The “Sport of Kings” is one of the oldest and most loved sports in the entirety of the globe. Archaeological records suggest that horse racing was around in the times of Ancient Greece, Babylon and the glory days of Egypt.
It became more of a spectator sport during the times of the Roman Empire, especially under the reign of Caligula. The mad Roman Emperor absolutely loved horses and even got his favourite horse Incitatus a place in the historic Roman Senate:
With a history so rich, it is of little surprise that horse racing has established itself as the second most popular spectator sport in the UK. Back in 2013, the iconic jumps meeting at Cheltenham attracted more than 235,000 people with multi-million pounds being spent on the betting. On top of this, many believe that Cheltenham 2015 will be even better supported in terms of attendance and in the betting.
Yet despite its popularity, something that is only going to continue increase, we take the art of horse racing for granted. Not only do the jockeys that sit in the saddle put themselves at grave risk every race – AP McCoy, the greatest jumps jockey in history, has broken nearly every bone in his body – but there is also a certain degree of science involved in horse racing, a fact that is nearly always overlooked.
AP McCoy by Paolo Camera
So what science is involved in racing?
Horses can gain an aerodynamic advantage if they can get into the slipstream of the horse in front, much like in motor racing. Drafting, as it is called, can see performance increase by two percent, which is the difference between finishing first and fifth.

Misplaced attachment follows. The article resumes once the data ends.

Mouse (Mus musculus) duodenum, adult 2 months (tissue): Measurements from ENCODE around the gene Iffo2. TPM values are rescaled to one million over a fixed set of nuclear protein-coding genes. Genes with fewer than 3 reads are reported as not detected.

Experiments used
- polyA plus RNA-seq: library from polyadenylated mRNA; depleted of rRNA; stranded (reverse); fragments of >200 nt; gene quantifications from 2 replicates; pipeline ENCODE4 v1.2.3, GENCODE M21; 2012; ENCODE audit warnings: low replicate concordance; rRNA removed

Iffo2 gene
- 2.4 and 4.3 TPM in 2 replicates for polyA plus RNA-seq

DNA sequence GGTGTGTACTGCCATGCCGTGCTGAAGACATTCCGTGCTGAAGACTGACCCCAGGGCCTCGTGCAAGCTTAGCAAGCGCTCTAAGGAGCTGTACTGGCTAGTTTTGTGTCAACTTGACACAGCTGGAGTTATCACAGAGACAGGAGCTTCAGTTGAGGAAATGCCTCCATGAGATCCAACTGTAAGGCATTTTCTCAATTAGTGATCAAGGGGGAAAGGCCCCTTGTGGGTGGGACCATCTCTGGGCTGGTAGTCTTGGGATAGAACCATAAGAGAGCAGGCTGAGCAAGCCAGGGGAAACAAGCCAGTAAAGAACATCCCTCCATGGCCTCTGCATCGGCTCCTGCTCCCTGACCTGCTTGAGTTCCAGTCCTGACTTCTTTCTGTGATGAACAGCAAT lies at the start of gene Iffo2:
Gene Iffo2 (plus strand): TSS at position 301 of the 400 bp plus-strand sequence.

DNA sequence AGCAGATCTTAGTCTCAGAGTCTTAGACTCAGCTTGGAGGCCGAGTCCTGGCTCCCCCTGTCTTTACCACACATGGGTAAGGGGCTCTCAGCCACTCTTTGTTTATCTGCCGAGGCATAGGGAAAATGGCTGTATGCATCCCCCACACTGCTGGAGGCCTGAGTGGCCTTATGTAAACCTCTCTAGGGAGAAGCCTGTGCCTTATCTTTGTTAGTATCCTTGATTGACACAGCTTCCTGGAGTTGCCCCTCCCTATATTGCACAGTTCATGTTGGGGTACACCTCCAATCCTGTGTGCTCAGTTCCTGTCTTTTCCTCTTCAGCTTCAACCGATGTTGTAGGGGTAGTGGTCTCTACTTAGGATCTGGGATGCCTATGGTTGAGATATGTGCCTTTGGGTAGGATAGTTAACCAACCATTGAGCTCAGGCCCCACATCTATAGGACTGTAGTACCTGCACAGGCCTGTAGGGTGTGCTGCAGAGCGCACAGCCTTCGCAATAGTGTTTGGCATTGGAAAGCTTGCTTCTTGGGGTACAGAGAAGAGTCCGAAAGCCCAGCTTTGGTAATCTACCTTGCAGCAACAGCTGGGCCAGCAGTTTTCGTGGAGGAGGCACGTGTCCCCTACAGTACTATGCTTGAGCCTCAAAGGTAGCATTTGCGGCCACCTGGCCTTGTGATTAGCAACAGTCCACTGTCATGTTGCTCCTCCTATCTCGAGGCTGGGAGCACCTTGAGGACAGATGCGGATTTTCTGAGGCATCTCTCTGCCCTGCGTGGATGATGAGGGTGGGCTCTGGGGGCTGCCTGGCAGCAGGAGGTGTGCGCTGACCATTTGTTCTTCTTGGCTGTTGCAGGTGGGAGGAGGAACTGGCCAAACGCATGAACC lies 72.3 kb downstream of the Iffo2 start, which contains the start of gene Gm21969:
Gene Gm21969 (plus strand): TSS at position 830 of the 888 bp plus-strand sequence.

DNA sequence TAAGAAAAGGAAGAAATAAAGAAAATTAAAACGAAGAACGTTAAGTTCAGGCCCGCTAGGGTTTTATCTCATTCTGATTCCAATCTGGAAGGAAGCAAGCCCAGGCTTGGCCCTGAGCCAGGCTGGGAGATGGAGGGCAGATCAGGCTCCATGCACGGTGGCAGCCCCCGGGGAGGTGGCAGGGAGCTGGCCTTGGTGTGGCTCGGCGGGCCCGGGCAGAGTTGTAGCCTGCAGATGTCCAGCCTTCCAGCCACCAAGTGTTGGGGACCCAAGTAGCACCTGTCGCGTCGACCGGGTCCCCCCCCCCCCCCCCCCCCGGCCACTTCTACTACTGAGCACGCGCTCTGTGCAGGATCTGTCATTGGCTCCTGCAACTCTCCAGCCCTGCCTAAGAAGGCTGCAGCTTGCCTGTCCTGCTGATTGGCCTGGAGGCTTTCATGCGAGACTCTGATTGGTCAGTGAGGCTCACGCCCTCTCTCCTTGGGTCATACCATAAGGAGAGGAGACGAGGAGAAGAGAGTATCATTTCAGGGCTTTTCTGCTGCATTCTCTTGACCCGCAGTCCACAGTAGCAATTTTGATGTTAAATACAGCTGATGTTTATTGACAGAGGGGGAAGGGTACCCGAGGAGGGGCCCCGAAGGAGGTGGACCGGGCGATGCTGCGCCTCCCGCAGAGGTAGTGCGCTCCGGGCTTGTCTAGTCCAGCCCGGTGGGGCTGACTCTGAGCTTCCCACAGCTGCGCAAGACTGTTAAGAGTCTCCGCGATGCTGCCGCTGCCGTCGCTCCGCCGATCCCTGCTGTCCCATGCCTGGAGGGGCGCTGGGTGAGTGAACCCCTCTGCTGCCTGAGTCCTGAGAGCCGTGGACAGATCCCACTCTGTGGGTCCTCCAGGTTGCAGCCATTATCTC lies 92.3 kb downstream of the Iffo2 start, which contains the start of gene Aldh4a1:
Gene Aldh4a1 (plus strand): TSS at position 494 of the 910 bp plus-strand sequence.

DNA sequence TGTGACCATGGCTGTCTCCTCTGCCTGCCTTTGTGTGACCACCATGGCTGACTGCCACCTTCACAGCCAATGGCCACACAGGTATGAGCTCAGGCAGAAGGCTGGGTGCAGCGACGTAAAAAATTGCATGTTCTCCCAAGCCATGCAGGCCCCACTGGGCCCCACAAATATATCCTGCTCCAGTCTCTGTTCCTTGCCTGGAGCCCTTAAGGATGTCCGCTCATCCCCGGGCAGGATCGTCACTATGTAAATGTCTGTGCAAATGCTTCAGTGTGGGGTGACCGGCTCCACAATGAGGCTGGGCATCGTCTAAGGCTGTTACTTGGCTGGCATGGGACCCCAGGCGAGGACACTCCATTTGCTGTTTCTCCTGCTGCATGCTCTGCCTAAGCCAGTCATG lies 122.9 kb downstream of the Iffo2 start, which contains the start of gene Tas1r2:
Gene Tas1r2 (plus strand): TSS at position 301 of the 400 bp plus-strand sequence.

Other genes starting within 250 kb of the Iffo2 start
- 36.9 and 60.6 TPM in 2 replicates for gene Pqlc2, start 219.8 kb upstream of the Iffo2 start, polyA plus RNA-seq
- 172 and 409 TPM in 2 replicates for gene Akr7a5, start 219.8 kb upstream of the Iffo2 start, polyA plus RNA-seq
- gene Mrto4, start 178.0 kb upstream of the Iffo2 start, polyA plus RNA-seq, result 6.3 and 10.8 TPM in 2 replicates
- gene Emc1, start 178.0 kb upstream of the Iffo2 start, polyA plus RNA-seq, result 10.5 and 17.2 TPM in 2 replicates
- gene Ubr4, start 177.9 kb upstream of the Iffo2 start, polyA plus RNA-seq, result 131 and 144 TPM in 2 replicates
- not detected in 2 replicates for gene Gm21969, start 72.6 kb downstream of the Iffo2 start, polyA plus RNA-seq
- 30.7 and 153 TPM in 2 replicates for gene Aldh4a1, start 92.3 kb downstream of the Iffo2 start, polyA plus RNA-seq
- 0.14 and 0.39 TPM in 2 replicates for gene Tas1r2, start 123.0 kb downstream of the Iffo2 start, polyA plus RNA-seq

A jockey using the draft approach would tuck in behind the leading horses and use them as a wind buffer. By allowing the horses in front to tire, due to them battling wind resistance, you can save your horse’s energy reserves until the final dash.
An example of drafting (Green and Yellow stripes) by I Robertson
It has been noted that the horses that win races in the final stages of a race are not those who increase their speed the most, but those whose speed decreases the least. With this logic, it makes it extremely beneficial and wise to incorporate a drafting approach to racing.
If you have ever been to the races, if you haven’t you really should, you would have noticed the peculiar racing position jockey’s sit in.
This crouched “Martini Glass” riding stance allows the jockey to avoid the acceleration and deceleration that horses must apply to an inert load. As a result, this position means that the jockey retains a fairly consistent speed through each of the horse’s strides, which means less work for the horse.
Jockeys in the “Martini Glass” position by I Robertson
An experienced jockey should move very little from their position. Findings suggest that a jockey at the top of their game should move just 6 centimetres in an up or down direction and just 2cm in a forward or backwards direction. This level of control means far less work for the horse, allowing it to hit far greater speeds.
Whilst it may not fall into the jurisdiction of physics or even biology, a horse’s psyche is imperative to success.
A horse wearing blinkers by Ogiyoshisan
These animals can often get spooked and it is not uncommon to see them unsaddle their jockey before a race has even started. A lot of the time it is because of the mental state they are in, which can lead them to being unnerved by other horses.
In order to counteract this event, trainers stick blinkers on their horses to stop them from looking in any direction bar forwards. Now although it may not have the same prevalence as drafting or the jockeys positioning there is still some scientific logic behind it.